Pixar's 'Soul' brings much-needed light to 2020
We've been waiting a long time for "Soul," but maybe this is when we most need it. The latest Pixar movie, directed by Pete Docter ("Inside Out," "Up") and co-directed by Kemp Powers, was originally supposed to be in theaters last summer, but the coronavirus pandemic moved it to a Christmas release; it's now making its bow for home viewing only, through Disney+. A holiday gift, it's bringing some much-needed light to these dark days.
Like Docter's glorious "Inside Out," "Soul" is an animated movie interested in big issues: Where do our personalities come from? What makes our lives worth living? What makes each of us unique? It tackles these questions through central character Joe Gardner (Jamie Foxx), a Manhattan jazz pianist who teaches middle school band (just wait until you hear the trademark Disney music "When You Wish Upon a Star" played by this group) and dreams of a gig that'll take him to the big time. In the early moments of the movie, it happens — a revered jazz saxophonist (Angela Bassett) asks him to play with her group — but Joe's euphoria doesn't last long. After a funny chain of events in which he unknowingly dodges several disasters (including a sidewalk full of banana peels), he falls down a manhole and dies.
This doesn't sound very promising, but don't worry — this is Pixar. Off we go, bypassing the Great Beyond for the Great Before, where souls are assembled before making their way to earth. Joe meets Soul 22 (Tina Fey), a brash misfit who doesn't want to be assigned to a human, and with the help of a group called Mystics Without Borders, the two are hurled back to New York, but not quite according to plan. I'll let you discover the rest of the plot, but just know that there's a cat involved, and that I giggled, a lot. (And wished I could have been watching it in a room full of giggling people, but we'll put that miracle off for a little while.)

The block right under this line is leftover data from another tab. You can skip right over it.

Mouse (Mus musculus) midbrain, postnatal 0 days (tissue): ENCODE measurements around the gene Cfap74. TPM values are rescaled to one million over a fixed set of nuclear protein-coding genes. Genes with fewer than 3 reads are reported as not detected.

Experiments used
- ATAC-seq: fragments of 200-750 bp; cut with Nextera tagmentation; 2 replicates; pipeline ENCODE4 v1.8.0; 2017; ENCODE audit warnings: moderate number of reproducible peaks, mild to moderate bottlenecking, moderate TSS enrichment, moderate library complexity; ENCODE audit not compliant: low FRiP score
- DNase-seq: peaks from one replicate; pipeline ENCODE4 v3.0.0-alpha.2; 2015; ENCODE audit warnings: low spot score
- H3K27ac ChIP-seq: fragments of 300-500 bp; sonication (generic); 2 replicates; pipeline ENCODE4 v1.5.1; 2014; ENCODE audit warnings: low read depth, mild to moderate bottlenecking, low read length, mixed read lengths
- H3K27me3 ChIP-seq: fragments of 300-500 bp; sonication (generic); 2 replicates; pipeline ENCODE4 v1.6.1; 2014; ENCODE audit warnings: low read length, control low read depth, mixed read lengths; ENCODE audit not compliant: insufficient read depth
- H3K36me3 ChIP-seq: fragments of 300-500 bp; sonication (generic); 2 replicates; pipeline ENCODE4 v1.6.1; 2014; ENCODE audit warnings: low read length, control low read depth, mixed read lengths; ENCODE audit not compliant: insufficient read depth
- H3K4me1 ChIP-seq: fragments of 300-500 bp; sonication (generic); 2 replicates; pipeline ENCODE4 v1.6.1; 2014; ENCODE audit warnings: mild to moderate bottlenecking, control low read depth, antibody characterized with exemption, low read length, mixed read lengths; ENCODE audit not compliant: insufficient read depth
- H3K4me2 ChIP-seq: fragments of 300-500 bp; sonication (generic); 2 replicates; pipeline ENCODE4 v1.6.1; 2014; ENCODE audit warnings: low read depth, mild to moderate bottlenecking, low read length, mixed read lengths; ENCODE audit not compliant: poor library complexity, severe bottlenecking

"Soul" is very high-concept (as with "Inside Out," it might work better for adults than children) and doesn't always entirely make sense. But that didn't matter: I was charmed from the opening scenes, intoxicated by the music (the sparkling jazz was produced by Jon Batiste, whose hands were the model for Joe's) and the artistry. Though the Great Before seems rather plain, the New York scenes more than make up for it: the busyness of the city, the detail of the characters (nice to see, in a Pixar movie, such an array of skin tones and hair texture), the sun-warmed rust of the fall leaves, the skittery movement of that cat, the blue lights of the jazz club.
And Docter, the man responsible for the "Up" sequence that left so many of us weeping, knows how to touch the heart. Here, it's in Joe (and 22) realizing what matters in life: the perfect sunshine of an autumn afternoon, fireworks, eating pie in a warm diner while snow falls outside, dipping your toes in the ocean, making music with those you love. Does all this hit harder during a pandemic? Absolutely. Did it nonetheless leave me happier and inspired? Oh yes. Play it again, "Soul."
With the voices of Jamie Foxx, Graham Norton, Rachel House, Phylicia Rashad, Donnell Rawlings, Ahmir “Questlove” Thompson, Angela Bassett, Daveed Diggs. Directed by Pete Docter and co-directed by Kemp Powers, from a screenplay by Docter, Mike Jones and Powers. 100 minutes. Rated PG for thematic elements and some language. Streaming on Disney Dec. 25.